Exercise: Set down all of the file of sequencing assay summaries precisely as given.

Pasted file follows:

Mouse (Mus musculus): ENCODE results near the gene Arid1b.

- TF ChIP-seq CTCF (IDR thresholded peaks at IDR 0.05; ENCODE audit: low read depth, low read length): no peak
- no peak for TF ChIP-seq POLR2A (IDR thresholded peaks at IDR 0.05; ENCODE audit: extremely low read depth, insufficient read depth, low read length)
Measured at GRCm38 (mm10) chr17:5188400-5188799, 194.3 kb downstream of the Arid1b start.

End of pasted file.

Mouse (Mus musculus): ENCODE results near the gene Arid1b.

- TF ChIP-seq CTCF (IDR thresholded peaks at IDR 0.05; ENCODE audit: low read depth, low read length): no peak
- no peak for TF ChIP-seq POLR2A (IDR thresholded peaks at IDR 0.05; ENCODE audit: extremely low read depth, insufficient read depth, low read length)
Measured at GRCm38 (mm10) chr17:5188400-5188799, 194.3 kb downstream of the Arid1b start.